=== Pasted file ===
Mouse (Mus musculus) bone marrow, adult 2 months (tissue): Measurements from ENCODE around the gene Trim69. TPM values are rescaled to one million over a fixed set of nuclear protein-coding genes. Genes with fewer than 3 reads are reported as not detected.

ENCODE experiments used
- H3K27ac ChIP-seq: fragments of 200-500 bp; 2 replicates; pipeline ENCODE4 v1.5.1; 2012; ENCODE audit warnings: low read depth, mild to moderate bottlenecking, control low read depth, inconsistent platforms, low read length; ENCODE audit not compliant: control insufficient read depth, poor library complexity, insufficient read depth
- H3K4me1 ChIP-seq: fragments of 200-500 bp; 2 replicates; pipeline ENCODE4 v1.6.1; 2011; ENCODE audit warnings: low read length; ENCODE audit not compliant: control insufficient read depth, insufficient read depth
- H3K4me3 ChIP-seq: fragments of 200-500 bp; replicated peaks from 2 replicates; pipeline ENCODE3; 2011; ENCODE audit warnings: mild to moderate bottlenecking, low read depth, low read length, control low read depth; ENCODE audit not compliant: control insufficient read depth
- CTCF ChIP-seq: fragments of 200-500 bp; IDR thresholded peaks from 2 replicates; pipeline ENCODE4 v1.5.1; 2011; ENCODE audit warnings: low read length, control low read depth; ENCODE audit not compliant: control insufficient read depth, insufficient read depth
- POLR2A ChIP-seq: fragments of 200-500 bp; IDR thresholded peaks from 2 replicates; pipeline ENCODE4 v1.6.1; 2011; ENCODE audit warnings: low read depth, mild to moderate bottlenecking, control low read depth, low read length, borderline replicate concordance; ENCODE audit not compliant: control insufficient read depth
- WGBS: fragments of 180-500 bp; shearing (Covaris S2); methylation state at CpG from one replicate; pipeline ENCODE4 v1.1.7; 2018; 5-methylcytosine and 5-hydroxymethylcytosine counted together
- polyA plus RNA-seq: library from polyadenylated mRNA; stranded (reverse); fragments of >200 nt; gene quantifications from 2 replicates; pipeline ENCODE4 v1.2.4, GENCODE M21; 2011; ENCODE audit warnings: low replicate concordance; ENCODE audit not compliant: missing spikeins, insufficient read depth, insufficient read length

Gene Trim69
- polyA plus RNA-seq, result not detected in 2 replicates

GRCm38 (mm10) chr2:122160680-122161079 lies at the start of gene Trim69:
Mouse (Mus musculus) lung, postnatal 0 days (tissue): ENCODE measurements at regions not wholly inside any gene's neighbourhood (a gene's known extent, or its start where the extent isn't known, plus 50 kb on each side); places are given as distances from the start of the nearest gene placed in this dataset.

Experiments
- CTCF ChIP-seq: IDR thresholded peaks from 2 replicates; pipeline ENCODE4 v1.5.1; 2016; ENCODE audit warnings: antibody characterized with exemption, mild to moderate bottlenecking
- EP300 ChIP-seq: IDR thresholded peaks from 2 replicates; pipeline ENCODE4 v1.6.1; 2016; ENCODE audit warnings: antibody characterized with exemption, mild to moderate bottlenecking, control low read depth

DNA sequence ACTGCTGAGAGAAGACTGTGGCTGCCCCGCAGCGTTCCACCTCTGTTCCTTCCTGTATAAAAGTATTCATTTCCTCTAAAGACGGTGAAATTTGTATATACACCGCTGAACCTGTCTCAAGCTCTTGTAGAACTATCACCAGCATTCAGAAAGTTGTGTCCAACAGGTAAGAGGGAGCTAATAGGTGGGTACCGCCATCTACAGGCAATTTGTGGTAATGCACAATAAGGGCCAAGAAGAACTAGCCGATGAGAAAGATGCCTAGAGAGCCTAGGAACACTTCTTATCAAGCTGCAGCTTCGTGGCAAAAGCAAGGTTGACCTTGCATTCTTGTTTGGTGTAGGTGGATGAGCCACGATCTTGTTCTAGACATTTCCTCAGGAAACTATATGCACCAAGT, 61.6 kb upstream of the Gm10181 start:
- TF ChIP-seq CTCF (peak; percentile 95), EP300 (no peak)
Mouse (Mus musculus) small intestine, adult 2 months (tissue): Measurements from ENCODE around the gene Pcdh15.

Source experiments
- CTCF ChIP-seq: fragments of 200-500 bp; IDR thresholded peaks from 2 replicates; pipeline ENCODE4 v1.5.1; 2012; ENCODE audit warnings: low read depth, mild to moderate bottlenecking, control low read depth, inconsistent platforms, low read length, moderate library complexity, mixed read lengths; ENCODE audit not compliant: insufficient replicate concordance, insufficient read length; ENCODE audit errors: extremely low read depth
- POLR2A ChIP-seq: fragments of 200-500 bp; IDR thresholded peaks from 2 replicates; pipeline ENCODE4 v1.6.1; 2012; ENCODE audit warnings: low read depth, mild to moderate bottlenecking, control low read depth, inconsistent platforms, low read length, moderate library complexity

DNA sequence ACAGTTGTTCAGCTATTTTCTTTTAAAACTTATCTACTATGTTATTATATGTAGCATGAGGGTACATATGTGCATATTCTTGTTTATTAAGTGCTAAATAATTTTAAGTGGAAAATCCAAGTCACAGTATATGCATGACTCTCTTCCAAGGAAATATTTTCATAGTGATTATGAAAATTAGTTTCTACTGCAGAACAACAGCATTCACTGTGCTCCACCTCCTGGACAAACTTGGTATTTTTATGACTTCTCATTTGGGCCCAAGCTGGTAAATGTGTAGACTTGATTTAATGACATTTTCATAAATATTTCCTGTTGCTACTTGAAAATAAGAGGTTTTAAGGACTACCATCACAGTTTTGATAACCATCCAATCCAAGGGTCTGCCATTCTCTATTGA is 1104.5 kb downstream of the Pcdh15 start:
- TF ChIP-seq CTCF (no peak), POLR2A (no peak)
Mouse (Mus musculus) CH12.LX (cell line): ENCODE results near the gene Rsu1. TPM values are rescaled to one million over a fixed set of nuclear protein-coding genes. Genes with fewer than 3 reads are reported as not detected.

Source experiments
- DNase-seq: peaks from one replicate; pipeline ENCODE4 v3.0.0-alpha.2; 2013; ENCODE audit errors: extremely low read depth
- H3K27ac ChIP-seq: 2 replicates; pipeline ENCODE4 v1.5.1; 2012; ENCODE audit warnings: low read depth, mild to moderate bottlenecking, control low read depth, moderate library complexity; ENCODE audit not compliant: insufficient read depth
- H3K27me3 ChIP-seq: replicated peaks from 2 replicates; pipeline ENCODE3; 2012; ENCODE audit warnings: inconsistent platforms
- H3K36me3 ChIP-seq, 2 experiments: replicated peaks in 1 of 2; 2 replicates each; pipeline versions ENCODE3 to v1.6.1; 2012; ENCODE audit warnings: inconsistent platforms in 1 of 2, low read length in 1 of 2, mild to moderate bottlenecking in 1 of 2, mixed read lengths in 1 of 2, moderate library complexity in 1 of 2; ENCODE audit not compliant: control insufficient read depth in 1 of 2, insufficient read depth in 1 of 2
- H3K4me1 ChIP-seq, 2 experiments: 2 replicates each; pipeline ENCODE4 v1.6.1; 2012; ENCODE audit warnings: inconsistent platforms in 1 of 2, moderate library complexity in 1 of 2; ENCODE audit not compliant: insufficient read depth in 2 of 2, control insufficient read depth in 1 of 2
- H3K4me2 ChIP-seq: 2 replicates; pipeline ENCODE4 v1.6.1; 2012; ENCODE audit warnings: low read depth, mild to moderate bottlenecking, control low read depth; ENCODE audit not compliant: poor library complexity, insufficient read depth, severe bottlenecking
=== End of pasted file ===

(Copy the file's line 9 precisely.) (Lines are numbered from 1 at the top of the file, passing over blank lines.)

- polyA plus RNA-seq: library from polyadenylated mRNA; stranded (reverse); fragments of >200 nt; gene quantifications from 2 replicates; pipeline ENCODE4 v1.2.4, GENCODE M21; 2011; ENCODE audit warnings: low replicate concordance; ENCODE audit not compliant: missing spikeins, insufficient read depth, insufficient read length